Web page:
While Harvard and Columbia aren't that difficult in and of themselves, connecting them via a steep, loose, and rocky traverse makes for an incredibly long day. This Sawatch twofer is an exhausting day for even the fittest of runners.
Features: River/Creek — Views — Wildflowers — Wildlife
This run is one hell of a slog. Bring plenty of food, water, and warm clothing. Despite many miles of excellent trail, it's worth considering wearing hiking boots instead of trail runners - the traverse between Columbia and Harvard is extremely loose and rocky, and you'll likely find your ankles covered in scree more than once. Expect an 8 hr day if you're a very fast hiker, and 10-15 if you're on the average-slower side.
Horn Fork Basin and the lower portions of the Mt. Harvard
Trail are gradual with only the odd rock or root, making for excellent running. However, Mt. Columbia
is too steep for serious running, and the traverse between the two mountains is far too loose and rocky for anything other than a cautious walk.
From the center of Buena Vista, head west on County Road 350. After 2 miles, turn right onto CR 365. In just shy of a mile, turn left onto dirt CR 361. Continue 5 miles to North Cottonwood Creek Trailhead. There is free parking and camping here, but no potable water or latrine. The trail starts to the west.
Continue up an excellent singletrack trail, low in grade and with few obstacles. In 1.5 miles, pass by a left turn toward Kroenke Lake
. Stay right. As the trail steepens there will be more roots. After another 1.5 miles the trees will start to get more spaced out and the trail will be less obvious. As the west slopes of Mt. Columbia
come into view, head right towards a boulder field, leaving the Horn Fork Basin
Run up a small hill out of the forest, continuing up a short gully to the left of the boulder field at about 11,800 ft. Cross the small boulder field, angling uphill and to the right. Avoid a set of cliffs, creating your own switchbacks through the rocks. Continue to the left up steep, grassy slopes toward the shoulder of Mt. Columbia
. The trail here is vague, but if you continue up the ridge toward Columbia's visible summit you can't get lost. Angle to the left, reaching a rockier summit ridge at about 13,600 ft. From here, the trail is more obvious and the grade less steep (as seen on the elevation profile). Continue about a half mile along the ridge to reach the summit of Mt. Columbia
While you've finished the steepest running of the day, there's still plenty of misery left. From the summit of Mt. Columbia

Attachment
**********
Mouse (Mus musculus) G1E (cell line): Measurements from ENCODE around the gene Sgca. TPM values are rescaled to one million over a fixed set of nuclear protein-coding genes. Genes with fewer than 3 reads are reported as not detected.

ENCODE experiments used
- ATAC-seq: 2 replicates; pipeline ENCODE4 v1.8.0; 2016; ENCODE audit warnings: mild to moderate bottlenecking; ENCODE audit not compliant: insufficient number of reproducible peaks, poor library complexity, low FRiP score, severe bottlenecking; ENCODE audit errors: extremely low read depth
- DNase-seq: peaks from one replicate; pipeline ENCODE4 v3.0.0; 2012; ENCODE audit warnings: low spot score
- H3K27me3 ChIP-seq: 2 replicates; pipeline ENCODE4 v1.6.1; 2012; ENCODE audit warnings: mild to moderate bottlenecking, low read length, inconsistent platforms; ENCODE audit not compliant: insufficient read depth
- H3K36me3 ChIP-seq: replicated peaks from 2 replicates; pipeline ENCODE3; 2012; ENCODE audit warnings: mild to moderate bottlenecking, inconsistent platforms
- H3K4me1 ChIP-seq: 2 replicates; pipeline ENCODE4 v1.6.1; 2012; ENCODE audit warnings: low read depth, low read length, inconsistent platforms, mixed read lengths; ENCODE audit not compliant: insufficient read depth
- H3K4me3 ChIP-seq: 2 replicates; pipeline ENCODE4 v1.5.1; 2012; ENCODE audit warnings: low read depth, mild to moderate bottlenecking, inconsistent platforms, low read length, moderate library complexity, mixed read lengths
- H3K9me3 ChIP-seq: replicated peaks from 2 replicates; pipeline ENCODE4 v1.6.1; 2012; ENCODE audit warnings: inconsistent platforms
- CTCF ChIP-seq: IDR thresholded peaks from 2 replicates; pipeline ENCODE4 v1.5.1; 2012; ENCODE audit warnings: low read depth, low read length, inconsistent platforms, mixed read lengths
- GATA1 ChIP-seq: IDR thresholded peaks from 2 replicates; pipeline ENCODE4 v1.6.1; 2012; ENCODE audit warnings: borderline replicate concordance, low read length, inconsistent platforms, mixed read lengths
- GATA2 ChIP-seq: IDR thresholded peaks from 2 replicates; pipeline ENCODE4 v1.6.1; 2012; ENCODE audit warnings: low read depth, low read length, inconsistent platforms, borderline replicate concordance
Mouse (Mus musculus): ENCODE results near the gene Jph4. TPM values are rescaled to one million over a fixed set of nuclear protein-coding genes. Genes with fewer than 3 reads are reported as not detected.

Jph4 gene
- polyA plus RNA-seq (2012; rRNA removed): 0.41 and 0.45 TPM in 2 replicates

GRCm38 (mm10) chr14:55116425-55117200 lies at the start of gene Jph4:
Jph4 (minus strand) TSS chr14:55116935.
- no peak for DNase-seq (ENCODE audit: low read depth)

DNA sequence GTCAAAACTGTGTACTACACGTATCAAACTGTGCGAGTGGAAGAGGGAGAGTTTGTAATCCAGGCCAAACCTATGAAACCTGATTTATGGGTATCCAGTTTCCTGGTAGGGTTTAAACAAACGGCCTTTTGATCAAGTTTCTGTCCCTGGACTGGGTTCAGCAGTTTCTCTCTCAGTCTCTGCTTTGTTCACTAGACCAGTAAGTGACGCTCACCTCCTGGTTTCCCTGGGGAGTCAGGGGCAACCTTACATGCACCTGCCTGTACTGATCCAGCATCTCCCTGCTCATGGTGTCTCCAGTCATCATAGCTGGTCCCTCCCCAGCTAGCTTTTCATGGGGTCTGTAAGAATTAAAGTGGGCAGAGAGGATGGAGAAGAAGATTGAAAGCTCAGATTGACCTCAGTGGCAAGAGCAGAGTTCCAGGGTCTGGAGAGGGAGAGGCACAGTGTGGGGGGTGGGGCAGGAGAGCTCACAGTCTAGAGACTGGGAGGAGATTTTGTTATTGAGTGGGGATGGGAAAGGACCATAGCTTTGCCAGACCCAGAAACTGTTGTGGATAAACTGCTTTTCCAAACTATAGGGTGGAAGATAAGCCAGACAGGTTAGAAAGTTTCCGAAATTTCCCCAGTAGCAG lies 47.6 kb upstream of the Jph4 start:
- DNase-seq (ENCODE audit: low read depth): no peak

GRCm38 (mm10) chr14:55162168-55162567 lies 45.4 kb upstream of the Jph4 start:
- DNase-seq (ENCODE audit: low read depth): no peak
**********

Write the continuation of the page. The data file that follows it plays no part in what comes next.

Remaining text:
, head north, dropping to the right of a clear connecting ridge with Mt. Harvard
. There's no trail here. Descend some grassy slopes for about 400 ft over a small ridge, before dropping down some talus into a basin on the side of the ridge. The talus here is steep and loose (see photo). Drop to about 13,000 ft, hopping between some large boulders before coming to another grassy slope. Turn left and head up to regain the connecting ridge with Mt. Harvard
. The trail here isn't clear, but the summit is, so just walk toward it. Once at 13,800 ft, the ridge narrows and the trail becomes clearer. Scramble along some class 2+ rock formations (class 3 if you get bored) to attain the summit. Take note, Mt. Harvard
boasts an elevation of 14,420 ft, so it's a long way up.
Once finally on the summit of Mt. Harvard
, the misery is over. You still have a 7 mile run back to the car, but it's a pleasant one. Scramble down about 40 ft of solid rock to gain the Mt. Harvard
trail. Run along the western ridge before dropping to the south. There tend to be a lot of mountain goats on this part of the mountain. Run on excellent trail down some switchbacks, passing the odd cliff or rock band. There is a short talus field at around 13,000 ft, but the trail through it is excellent. About 1.5 miles from the summit, you'll be deposited into Horn Fork Basin
, and the grade flattens out as you walk along the creek and willows. Continue to follow the trail back to the Horn Fork Basin
on which you approached Mt. Columbia
. During the spring and early summer, this basin is often full of snow and the trail can be hard to find. If necessary, simply retrace your steps from the visible boulder field of Mt. Columbia
. Regain the trail and descend back to your car.
While some runners may elect to make this journey in the opposite direction, this may be both more physically demanding and navigationally difficult. Done in reverse, ascending ends almost 2 miles later, leaving you with a steep descent off Columbia. Furthermore, the trail to Mt. Harvard
is harder to find than the one to Mt. Columbia
, and it's easier to find your way back down if you've already seen it from the Columbia summit. This run is hard enough in the direction described. Don't change it unless you really want to summit Mt. Harvard
From trees and wildflowers to marmots and pika, this route has it all. For some reason, the mountain goats up high are particularly sodium-deprived, to the point where they will follow you around just waiting for you to relieve yourself. The USFS has actually gone so far as to suggest runners urinate on solid rock instead of dirt trail, thus discouraging these odd creatures from literally eating dirt.
Mt. Harvard is the third highest peak in the state. Sometime during the 1960s a trio of Harvard men, in a sophomoric Ivy League attempt to bolster the status of their alma mater's mountain, erected a flagpole with a high point of 14,434 ft - making the top of Mt. Harvard
the highest in the state. Though they escaped electrocution, their efforts were nullified in the 1980s, when the pole was taken down by runners trying to clean up the 14ers. Unfortunately, Harvard alums may still be found running them.